In June 2014, a 37-year-old worker at Agridyne's Pekin, Illinois facility climbed down into a rail car to clean out corn steep residue and was overcome by dangerous hydrogen sulfide gas. A 29-year-old tank inspector, who attempted to rescue the first worker, succumbed to the gas exposure as well. Neither worker made it out of the car alive.
The families of the two workers killed filed a wrongful death suit against the feed maker in October last year, claiming neither victim was equipped with adequate safety gear before they entered the car, reported the Pekin Daily Times.
Matthew Booker, an attorney with the law firm representing Agridyne, Brown Hay & Stephens, confirmed the liquid feed producer has filed a motion to dismiss the civil suit. "We are, however, unable to comment further due to the pendency of the litigation,” he said.
Meanwhile, January 2015 saw the outcome of the US Department of Labor's Occupational Safety and Health Administration (OSHA) investigation into the tragedy.
The primary cause of death of both workers, said the federal agency, was closed space asphyxiation and hydrogen sulfide intoxication, a byproduct of the residual organic waste contained in the tank.
OSHA found neither employee was equipped with an emergency retrieval system before they entered the car. It cited Agridyne for three willful and eight serious safety violations arising out of the incident, and placed the company in its severe violator enforcement program.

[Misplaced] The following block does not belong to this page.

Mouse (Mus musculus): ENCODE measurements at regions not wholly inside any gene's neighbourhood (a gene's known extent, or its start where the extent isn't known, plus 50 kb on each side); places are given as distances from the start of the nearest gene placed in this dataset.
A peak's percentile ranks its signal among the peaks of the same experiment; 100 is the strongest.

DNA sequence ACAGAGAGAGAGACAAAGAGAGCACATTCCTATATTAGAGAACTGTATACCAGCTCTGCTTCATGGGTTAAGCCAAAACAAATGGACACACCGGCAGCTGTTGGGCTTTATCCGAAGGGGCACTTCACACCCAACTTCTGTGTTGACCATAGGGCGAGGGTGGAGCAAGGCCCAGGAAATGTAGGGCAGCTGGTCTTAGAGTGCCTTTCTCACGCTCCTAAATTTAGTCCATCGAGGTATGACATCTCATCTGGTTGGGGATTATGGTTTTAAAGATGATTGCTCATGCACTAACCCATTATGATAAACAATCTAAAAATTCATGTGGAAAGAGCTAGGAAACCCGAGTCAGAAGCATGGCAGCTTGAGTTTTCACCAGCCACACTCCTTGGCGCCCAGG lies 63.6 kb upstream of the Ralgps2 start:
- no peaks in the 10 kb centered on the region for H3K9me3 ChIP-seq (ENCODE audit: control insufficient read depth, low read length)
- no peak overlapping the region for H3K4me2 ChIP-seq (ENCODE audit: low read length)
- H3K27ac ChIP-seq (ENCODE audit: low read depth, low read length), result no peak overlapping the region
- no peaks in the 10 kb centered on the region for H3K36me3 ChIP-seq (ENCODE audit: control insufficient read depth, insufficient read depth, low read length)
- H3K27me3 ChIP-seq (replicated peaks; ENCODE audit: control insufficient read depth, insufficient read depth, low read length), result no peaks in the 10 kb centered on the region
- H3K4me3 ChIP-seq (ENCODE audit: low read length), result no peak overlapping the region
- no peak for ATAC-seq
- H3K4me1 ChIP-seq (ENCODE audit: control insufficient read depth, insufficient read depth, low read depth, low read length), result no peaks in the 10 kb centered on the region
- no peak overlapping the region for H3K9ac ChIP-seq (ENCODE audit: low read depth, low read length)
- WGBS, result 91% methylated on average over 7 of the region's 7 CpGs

A willful violation is one committed with intentional, knowing or voluntary disregard for the law's requirements, or with plain indifference to worker safety and health. An OSHA violation is serious if death or serious physical harm could result from a hazard an employer knew or should have known exists.
The agency also proposed penalties totaling $266,000.
Scott Allen, regional director for public affairs at the US Department of Labor, told FeedNavigator that Agridyne has challenged all the citations. “The case has been referred to an independent occupational review commission, an administrative law judge. We do not have a timeline as to when the case will be heard yet,” he added.
Indeed, the feed company's attorney Booker, added: "Agridyne continues to disagree with OSHA’s findings and is taking all steps to contest those findings."
Thomas Bielema, OSHA's area director in Peoria, Illinois, said on conclusion of the agency’s probe into the deaths that permit-required confined spaces put workers in real and immediate danger.
“Atmospheric conditions must be tested and monitored before workers enter. The employer must also ensure that safety equipment, such as a retrieval line, is provided to employees and used. This was a terrible incident that was completely preventable,” he said.